Books of the Year 2014: Part 1

It’s that time of the year again – best of this and that all over the place. When I did this last year I’d only been blogging for a few months and, foolishly, thought I’d restrict myself to a top six. It didn’t work and the so-called six spilled over into just under twenty so this year I’m spreading things out a bit starting at the beginning of my reading year which got off to a stonking start.

Paperback cover imageBy January 8th I’d already got one very fine read notched up: Michèle Forbes’ exquisitely written debut, Ghost Moth. Set in Northern Ireland, it opens in 1969 and is the story of a marriage told in alternating narratives, twenty years apart. The following week it was Fiona Macfarlane’s first novel, The Night Guest, which opens dramatically with a tiger stalking the Australian beachside house where Ruth lives. Ruth as we soon realise, is demented – a theme which seemed hard to avoid in 2014’s fiction but with its subtle incremental use of suspense McFarlane’s novel stands out for me as one of the better ways of exploring it, and clearly the Guardian First Book Award judges agreed. Unsurprisingly given its centenary year, the First World War provided the backdrop for a plethora of novels from which Helen Dunmore’s The Lie stood out for me. Dunmore, as regular readers may have noticed given that I regularly bang on about her, is one of my favourite writers, sadly underrated. Still in January, Katherine Grant’s Sedition was a treat: a bawdy, rollicking tale, set in 1794 about the subversion of male authority. It’s a hugely enjoyable novel, liberally laced with a ribald, salacious wit underpinned with sufficient sobriety to save it from caricature.

Four picks already, and I’ve only just reached February – a short month and not usually aCover image very exciting one in the publishing schedules or the UK winter, come to that. Louise Levine’s The Following Girls cheered me up with its pitch-perfect satire on adolescent schoolgirl life in the 1970s, replete with period detail and smartarse one-liners but with a nicely honed dark edge. Hélène Gestern’s beautifully constructed The People in the Photo also took me back to the ‘70s with its newspaper cutting from which two people try to trace their history. In this detective story without a detective, Gestern painstakingly leads her readers down a few blind alleys pulling at our heartstrings until Pierre and Nataliya’s stories are pieced together. Finally, at least for this post, but still in February the wonderfully imaginative Helen Oyeyemi gave us Boy, Snow, Bird, a fabulous tale of race and identity with a twist towards the end which will knock your socks off.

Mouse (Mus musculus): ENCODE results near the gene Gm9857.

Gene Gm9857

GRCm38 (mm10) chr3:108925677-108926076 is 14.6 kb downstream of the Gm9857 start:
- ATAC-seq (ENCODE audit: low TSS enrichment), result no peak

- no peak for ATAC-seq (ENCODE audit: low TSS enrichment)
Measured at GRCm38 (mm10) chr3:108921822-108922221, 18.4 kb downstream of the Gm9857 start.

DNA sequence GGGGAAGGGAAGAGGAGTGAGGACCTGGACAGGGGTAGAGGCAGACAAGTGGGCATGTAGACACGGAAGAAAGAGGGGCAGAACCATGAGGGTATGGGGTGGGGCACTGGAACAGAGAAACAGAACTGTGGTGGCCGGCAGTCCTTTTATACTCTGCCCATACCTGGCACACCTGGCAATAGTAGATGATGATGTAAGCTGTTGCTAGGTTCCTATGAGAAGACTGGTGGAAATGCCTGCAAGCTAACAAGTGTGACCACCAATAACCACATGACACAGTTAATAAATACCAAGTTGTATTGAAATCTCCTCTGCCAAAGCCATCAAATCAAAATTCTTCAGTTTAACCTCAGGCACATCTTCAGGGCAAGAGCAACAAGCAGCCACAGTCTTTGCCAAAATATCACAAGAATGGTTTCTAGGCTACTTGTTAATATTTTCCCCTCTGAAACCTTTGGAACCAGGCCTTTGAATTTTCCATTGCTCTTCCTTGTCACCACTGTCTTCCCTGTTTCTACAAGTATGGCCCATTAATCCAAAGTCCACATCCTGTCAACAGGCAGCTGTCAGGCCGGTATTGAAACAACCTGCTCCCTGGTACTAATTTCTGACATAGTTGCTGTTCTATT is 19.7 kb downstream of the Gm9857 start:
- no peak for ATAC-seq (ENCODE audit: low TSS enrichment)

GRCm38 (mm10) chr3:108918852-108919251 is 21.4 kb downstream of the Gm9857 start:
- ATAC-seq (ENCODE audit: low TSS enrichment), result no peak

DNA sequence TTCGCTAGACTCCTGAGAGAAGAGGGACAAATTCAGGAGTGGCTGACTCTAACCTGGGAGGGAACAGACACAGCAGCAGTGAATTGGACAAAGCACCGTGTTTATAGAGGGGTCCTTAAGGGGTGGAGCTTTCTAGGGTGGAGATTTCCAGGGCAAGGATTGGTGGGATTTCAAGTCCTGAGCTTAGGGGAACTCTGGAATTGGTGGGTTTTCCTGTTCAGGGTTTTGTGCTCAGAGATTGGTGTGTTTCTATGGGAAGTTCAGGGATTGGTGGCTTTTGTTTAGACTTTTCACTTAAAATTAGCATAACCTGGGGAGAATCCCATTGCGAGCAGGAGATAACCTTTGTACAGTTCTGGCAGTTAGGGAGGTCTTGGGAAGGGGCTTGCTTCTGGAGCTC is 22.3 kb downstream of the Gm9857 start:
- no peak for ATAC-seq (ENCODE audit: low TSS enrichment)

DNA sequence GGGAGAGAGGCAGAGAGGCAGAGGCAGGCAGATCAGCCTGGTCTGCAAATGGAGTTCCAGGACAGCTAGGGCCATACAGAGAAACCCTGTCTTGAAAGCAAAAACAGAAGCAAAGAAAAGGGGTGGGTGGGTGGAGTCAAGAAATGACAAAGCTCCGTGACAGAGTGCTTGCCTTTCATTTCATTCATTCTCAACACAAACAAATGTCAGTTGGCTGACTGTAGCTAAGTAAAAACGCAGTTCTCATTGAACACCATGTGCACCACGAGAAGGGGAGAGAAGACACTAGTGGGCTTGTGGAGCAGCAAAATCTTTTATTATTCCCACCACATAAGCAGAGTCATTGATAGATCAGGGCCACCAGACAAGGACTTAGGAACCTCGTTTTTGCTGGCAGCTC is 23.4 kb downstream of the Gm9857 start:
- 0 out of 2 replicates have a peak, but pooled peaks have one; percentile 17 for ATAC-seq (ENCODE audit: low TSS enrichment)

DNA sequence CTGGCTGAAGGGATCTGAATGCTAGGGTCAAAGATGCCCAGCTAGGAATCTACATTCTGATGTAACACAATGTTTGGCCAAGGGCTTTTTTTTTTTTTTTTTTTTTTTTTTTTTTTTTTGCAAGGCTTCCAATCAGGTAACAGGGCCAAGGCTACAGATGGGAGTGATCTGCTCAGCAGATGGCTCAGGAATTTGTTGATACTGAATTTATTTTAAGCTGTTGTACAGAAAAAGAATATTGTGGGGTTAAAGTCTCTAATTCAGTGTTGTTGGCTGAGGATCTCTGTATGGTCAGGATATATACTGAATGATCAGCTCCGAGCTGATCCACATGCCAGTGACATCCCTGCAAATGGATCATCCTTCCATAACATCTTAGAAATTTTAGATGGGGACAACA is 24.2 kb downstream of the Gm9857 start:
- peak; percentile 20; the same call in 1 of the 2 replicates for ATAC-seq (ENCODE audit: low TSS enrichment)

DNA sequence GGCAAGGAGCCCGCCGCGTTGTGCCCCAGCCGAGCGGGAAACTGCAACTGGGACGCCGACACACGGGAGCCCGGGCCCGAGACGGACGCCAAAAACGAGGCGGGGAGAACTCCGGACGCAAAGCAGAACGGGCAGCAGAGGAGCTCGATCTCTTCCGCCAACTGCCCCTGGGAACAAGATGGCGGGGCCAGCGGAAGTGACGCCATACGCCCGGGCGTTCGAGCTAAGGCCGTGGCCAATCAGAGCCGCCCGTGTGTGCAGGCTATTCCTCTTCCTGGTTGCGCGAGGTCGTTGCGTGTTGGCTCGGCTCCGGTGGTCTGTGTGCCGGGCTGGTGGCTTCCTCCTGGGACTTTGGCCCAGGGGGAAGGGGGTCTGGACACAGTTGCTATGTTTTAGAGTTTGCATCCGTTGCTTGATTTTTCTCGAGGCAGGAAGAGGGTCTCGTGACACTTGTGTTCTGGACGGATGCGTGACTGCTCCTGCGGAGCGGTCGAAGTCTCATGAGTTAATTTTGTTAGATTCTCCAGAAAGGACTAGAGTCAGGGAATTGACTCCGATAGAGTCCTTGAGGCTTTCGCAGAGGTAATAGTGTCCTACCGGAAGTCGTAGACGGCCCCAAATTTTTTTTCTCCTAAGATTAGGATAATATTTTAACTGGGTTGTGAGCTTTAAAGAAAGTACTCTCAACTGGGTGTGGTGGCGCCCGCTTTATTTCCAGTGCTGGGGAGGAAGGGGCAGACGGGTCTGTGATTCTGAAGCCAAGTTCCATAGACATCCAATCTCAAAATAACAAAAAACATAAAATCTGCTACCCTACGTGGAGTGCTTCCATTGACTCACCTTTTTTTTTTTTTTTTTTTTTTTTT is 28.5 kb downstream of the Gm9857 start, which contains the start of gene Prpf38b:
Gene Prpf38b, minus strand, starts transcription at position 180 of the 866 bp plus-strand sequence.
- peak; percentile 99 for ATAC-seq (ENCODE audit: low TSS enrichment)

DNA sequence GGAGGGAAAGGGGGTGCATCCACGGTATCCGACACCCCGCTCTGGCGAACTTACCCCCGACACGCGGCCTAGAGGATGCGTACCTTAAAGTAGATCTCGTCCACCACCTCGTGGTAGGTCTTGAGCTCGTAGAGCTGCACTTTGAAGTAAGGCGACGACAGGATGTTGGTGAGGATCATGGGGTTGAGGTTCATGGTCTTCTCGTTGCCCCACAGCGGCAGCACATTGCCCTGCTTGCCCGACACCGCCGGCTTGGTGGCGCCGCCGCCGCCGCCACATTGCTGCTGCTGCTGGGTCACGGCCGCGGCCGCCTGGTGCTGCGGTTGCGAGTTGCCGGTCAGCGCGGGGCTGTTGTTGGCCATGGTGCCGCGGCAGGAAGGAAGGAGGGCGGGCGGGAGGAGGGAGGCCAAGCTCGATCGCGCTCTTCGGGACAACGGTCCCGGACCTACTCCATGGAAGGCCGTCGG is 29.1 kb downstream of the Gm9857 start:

That’s my first seven picks of 2014. I’ve come up with twenty-one in all so two more posts in the offing, although it’s only early December: still time for additions.

24 thoughts on “Books of the Year 2014: Part 1

  1. hastanton

    Ooo interesting ….only read one of these so far …..The Lie which I liked but it won’t make my top books of 2014 . Boy Snow Bird has been in my sights for a while . I have a feeling my TBR is going to grow a lot !

    Reply
    1. Susan Osborne Post author

      Boy Snow Bird is such an original book. She never fails to come up with something interesting. Two more posts to come later in the week…

      Reply
    1. Susan Osborne Post author

      I so enjoyed The People in the Photo, so cleverly put together. I hope you liked it as much as I did, Fleur.

      Reply
  2. Claire 'Word by Word'

    Have only read The People in the Photo but loved your review of The Night Guest. enjoying seeing all the lists coming out, will will be waiting until the very end for mine! Too many good reads still to come 🙂

    Reply
    1. Susan Osborne Post author

      I think The Night Guest is the best of the many novels on the dementia theme published this year. I’ll look forward to your list, Claire.

      Reply
    1. Susan Osborne Post author

      I think you’d like it, Jacqui. I hope you have a list on the go yourself although as your reviews prompted over half of my Waterstones order yesterday it may be better for me if you haven’t!

      Reply
  3. kimbofo

    Interesting list…and I’ve not read any of them. I usually do a top ten after Christmas, because I learnt the hard way that if I do it any earlier I miss out on the books I read in late December, which, for whatever reason, turn out to be among the best of the year.

    Reply
    1. Susan Osborne Post author

      It seems I’m incapable of restricting myself to ten – I’ll look forward to seeing which ones you pick.

      Reply
  4. litlove

    I can’t believe I’ve not read any of these, after the year I’ve had of reading newly published books! Ah well, all the more paperbacks to look out for in the New Year. I do own Sedition, however, and am looking forward to that one already. I am making notes here!

    Reply
    1. Susan Osborne Post author

      It’s all those years looking ahead as a bookseller and an editor – one of these days I’ll get around to some rereading. I hope you enjoy Sedition as much as I did. Very much looking forward to what Katherine Grant does next.

      Reply

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